# Kinetic spectrophotometric determination of gemifloxacin mesylate and moxifloxacin hydrochloride in pharmaceutical preparations using 4-chloro-7-nitrobenzo-2-oxa-1,3-diazole.

1. IntroductionGemifloxacin mesylate (GMF) is (R,S)-7-[(4Z)-3-(aminomethyl)-4-(methoxyimino)-1-pyrrolidinyl]-1-cydopropyl-6- fluoro-1, 4-dihydro-4-oxo-1, 8-naphthyridine-3-carboxylic acid methanesulfonate, and moxifloxacin (MOX) is {1-cyclopropyl-7-[2,8-diazobicyclo (4.3.0) nonane]-6-fluoro-8-methoxy-1,4 dihydro-4-oxo-3-quinoline carboxylic acid} (Scheme 1) [1]. GMF and MOX are broad-spectrum fluoroquinolone antibiotics that are active against both Gram-positive and Gram-negative bacteria [2]. The bactericidal activity of the drug is mediated by the inhibition of DNA gyrase (topoisomerase II) and topoisomerase IV, essential enzymes involved in bacterial DNA replication, transcription, repair, and recombination. GMF and MOX are antibiotics used to treat respiratory infections, including acute sinusitis, acute exacerbations of chronic bronchitis, and community-acquired pneumonia, as well as dermatological infections, as a second-line agent in tuberculosis. Due to their clinical advantages, GMF and MOX are receiving a great interest and there was an increase in number of their pharmaceutical dosage forms in the market in recent past. For routine analysis of the studied drugs, a simple, rapid, and cost-effective analytical method was required.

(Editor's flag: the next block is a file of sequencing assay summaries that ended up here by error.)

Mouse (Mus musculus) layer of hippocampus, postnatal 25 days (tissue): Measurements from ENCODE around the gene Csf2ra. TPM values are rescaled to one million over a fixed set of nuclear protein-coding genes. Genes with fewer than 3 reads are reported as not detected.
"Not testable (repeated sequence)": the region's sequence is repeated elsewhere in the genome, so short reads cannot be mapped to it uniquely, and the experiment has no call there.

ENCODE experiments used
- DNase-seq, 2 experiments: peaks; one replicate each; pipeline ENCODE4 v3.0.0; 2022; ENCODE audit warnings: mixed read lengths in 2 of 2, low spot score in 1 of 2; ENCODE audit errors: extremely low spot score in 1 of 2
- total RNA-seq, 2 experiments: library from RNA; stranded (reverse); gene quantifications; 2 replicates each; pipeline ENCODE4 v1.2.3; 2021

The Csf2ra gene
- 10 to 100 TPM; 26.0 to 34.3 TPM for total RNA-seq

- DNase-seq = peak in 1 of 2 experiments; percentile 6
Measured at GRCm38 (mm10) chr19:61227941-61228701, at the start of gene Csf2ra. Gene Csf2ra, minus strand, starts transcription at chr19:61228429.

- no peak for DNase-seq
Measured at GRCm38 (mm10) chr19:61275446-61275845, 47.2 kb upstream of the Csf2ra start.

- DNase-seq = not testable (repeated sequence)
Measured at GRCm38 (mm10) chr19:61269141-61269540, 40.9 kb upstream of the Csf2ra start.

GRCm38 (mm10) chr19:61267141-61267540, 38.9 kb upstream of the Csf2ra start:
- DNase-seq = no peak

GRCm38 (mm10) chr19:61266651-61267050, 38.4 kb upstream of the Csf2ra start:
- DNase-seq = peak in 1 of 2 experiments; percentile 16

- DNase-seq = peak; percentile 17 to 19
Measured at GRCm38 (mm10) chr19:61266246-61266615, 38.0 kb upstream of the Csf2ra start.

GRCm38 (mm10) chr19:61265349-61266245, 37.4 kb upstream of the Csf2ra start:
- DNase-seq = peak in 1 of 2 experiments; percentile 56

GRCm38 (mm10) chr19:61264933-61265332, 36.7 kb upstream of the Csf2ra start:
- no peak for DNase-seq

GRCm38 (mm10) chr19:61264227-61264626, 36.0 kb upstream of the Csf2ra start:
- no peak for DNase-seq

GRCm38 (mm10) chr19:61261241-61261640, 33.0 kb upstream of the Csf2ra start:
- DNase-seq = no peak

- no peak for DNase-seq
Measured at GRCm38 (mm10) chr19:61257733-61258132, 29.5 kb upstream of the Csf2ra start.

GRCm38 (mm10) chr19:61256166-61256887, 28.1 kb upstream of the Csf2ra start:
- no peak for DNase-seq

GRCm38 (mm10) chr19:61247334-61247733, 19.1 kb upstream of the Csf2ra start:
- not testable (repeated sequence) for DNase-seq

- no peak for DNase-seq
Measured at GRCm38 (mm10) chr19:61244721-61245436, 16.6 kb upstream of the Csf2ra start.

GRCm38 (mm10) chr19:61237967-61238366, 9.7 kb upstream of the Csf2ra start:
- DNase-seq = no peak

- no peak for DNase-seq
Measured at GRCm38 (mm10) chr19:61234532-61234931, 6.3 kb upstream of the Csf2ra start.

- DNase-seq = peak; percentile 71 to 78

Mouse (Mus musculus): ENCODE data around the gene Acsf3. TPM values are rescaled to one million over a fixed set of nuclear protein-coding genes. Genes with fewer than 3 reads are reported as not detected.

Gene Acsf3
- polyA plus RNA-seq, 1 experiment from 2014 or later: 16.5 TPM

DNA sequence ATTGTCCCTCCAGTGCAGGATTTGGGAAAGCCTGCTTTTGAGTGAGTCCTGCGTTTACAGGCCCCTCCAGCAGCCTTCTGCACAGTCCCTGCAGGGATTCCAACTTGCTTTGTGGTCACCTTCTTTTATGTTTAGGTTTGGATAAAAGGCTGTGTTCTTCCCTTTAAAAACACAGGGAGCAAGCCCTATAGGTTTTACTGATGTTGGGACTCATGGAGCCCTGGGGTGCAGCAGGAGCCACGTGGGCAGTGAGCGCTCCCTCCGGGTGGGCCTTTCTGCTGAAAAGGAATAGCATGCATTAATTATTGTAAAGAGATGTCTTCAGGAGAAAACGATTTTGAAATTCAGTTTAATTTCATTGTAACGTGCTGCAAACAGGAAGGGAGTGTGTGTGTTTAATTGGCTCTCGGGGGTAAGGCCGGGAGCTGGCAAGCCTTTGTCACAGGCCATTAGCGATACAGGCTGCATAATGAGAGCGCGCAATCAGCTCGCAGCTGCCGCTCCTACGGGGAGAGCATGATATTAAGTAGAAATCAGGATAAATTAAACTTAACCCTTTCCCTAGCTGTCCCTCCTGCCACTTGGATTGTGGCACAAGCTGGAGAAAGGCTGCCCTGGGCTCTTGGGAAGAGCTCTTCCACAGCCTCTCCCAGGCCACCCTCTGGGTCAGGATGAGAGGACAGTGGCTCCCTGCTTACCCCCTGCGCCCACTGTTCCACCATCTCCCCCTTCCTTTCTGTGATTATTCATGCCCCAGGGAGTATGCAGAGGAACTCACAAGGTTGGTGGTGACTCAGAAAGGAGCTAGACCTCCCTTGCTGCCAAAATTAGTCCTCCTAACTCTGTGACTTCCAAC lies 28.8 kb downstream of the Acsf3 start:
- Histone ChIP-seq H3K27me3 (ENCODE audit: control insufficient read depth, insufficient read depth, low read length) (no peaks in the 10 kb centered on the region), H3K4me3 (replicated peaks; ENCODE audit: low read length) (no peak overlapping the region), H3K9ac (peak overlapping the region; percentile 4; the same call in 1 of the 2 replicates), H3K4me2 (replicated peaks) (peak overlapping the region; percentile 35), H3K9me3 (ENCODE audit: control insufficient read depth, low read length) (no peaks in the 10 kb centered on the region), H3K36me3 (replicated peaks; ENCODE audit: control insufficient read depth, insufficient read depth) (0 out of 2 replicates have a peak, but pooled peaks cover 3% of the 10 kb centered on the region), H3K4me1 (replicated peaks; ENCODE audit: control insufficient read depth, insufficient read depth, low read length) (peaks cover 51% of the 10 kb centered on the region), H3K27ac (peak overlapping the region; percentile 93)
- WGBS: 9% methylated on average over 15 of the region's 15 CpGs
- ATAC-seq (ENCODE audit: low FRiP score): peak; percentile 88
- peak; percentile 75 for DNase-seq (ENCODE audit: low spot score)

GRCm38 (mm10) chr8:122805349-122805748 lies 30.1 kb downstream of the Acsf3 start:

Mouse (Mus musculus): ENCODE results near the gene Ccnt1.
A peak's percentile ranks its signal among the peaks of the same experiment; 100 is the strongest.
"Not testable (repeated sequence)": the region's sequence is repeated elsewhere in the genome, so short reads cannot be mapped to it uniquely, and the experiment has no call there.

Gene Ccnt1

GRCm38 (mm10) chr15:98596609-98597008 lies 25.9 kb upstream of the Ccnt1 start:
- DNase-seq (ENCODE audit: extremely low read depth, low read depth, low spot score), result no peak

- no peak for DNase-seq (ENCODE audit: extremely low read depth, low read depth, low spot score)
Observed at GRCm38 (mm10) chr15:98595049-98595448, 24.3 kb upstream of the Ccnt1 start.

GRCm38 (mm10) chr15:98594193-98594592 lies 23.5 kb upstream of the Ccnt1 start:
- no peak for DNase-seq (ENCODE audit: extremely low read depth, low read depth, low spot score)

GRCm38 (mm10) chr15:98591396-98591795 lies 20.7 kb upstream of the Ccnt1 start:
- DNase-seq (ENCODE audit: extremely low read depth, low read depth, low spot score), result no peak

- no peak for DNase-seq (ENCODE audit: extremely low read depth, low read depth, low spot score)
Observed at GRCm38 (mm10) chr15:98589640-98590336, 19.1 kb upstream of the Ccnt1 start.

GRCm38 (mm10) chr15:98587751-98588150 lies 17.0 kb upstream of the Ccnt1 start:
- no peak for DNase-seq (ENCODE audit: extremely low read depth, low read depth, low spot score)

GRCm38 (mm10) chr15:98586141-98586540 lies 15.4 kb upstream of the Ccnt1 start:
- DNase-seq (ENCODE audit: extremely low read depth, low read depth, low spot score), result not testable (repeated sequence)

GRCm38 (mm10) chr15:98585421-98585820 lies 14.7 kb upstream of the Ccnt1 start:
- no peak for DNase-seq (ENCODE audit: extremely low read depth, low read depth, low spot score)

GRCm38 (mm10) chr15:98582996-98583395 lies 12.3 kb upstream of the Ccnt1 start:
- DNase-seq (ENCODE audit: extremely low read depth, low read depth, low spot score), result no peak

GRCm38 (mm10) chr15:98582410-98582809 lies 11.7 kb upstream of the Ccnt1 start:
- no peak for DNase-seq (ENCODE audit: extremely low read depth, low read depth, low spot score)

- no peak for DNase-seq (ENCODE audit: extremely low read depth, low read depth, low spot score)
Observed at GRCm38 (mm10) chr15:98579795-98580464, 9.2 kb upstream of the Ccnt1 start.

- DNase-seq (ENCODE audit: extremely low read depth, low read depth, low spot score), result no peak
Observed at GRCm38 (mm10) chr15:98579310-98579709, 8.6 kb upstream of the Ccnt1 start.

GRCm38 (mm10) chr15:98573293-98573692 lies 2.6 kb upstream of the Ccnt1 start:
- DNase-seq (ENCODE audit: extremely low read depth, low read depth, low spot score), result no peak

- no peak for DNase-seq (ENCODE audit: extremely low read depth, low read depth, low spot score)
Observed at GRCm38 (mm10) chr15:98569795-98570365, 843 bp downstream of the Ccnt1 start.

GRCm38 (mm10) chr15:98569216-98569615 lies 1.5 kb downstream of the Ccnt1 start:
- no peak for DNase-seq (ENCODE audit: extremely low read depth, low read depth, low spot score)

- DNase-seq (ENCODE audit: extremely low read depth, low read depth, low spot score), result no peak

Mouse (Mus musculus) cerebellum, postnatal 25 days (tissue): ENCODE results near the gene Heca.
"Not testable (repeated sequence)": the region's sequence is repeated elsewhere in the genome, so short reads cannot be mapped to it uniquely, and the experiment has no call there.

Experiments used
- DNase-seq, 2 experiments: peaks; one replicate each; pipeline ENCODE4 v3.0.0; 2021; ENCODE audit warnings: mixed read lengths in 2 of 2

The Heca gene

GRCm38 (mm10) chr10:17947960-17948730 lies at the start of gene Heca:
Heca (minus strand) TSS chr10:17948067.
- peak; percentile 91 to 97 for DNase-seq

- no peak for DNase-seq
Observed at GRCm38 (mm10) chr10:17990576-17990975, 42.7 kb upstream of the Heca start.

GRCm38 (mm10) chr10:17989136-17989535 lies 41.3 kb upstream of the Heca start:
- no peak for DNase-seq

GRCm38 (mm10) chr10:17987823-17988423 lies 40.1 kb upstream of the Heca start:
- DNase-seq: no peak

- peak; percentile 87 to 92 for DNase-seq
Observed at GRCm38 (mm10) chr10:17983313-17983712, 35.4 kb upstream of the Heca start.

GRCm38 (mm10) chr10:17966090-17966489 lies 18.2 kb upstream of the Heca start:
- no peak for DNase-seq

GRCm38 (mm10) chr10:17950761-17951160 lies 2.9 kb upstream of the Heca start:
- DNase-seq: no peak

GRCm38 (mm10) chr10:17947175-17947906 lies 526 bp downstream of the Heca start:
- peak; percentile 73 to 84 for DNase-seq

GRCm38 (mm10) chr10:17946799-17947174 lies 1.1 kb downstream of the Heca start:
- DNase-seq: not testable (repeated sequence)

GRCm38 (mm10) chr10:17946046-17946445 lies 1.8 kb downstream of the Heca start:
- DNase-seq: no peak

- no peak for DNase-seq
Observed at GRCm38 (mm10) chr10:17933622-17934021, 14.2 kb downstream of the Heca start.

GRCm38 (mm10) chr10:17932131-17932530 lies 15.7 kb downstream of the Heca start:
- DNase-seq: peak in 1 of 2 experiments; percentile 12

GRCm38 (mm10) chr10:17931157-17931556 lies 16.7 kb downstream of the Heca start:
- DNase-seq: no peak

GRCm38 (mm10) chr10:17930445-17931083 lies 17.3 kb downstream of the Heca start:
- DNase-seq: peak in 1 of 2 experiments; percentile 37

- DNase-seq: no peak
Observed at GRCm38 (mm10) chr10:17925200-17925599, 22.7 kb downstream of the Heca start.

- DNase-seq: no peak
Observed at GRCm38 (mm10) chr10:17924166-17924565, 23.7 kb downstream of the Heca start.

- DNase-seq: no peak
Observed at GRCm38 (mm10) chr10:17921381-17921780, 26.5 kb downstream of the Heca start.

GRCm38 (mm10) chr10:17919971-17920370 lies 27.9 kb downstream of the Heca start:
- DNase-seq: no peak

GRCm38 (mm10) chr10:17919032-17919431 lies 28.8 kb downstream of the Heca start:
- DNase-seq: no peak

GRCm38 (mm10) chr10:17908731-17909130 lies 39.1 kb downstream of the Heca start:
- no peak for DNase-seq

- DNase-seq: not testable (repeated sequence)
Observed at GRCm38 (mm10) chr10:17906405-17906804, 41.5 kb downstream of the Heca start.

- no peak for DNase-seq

No official (pharmacopoeia) method has been found for the assay of GMF and MOX in their pharmaceutical formulations. Several methods have been reported on the determination of fluoroquinolones either in pure forms, in dosage forms, or in biological fluids like chromatography [3-6], capillary zone electrophoresis [7, 8], electrochemistry [9-11], atomic absorption spectrometry [12,13], spectrofluorimetry [14-16], and spectrophotometric methods for GMF [17-28] or MOX [12, 29-36] (Tables 1 and 2). These methods were associated with some major drawbacks such as decreased selectivity due to measurement in ultraviolet region and/or decreased simplicity of the assay procedure (e.g., tedious precipitation or liquid-liquid extraction steps in the ionpair formation-based methods). For these reasons, it was worthwhile to develop a new simple and selective spectrophotometric method for the determination of the studied drugs in their pharmaceutical dosage forms.

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Kinetic methods have certain advantages in pharmaceutical analysis regarding selectivity and elimination of additive interferences, which affect direct spectrophotometric methods. The literature is still poor in analytical assay methods based on kinetics for the determination of GMF and MOX in dosage forms. Furthermore, some specific advantages that the kinetic methods possess are as follows [37]: